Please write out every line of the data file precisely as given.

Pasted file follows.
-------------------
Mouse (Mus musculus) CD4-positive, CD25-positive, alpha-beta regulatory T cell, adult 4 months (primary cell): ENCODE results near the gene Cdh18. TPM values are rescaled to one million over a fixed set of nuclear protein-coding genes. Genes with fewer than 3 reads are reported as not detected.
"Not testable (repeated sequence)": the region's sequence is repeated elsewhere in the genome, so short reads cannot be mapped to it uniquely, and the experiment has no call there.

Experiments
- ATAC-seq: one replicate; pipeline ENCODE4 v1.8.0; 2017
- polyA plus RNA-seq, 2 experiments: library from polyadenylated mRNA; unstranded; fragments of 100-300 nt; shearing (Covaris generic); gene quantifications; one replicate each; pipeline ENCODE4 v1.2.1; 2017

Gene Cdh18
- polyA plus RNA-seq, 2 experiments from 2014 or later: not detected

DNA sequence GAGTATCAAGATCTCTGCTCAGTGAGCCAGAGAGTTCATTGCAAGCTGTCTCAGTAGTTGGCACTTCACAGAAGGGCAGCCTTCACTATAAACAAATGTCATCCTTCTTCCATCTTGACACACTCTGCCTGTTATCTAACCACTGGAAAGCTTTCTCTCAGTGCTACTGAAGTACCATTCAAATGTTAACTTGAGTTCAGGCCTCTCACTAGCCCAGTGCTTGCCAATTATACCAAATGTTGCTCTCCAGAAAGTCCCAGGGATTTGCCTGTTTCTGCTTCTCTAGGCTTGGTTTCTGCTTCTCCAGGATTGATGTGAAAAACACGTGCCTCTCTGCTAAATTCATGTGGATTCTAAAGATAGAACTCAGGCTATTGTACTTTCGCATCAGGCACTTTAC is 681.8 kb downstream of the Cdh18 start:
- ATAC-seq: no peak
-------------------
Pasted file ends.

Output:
Mouse (Mus musculus) CD4-positive, CD25-positive, alpha-beta regulatory T cell, adult 4 months (primary cell): ENCODE results near the gene Cdh18. TPM values are rescaled to one million over a fixed set of nuclear protein-coding genes. Genes with fewer than 3 reads are reported as not detected.
"Not testable (repeated sequence)": the region's sequence is repeated elsewhere in the genome, so short reads cannot be mapped to it uniquely, and the experiment has no call there.

Experiments
- ATAC-seq: one replicate; pipeline ENCODE4 v1.8.0; 2017
- polyA plus RNA-seq, 2 experiments: library from polyadenylated mRNA; unstranded; fragments of 100-300 nt; shearing (Covaris generic); gene quantifications; one replicate each; pipeline ENCODE4 v1.2.1; 2017

Gene Cdh18
- polyA plus RNA-seq, 2 experiments from 2014 or later: not detected

DNA sequence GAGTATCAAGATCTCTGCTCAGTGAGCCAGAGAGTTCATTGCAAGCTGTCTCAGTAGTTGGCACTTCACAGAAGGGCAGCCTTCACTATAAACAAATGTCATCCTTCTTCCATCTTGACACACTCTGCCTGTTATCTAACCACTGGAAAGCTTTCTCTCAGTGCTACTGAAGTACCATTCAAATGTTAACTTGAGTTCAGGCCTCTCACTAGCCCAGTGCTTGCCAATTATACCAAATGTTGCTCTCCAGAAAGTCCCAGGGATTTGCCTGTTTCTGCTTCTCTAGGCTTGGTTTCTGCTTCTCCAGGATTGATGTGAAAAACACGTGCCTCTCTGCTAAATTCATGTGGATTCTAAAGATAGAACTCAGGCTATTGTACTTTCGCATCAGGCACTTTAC is 681.8 kb downstream of the Cdh18 start:
- ATAC-seq: no peak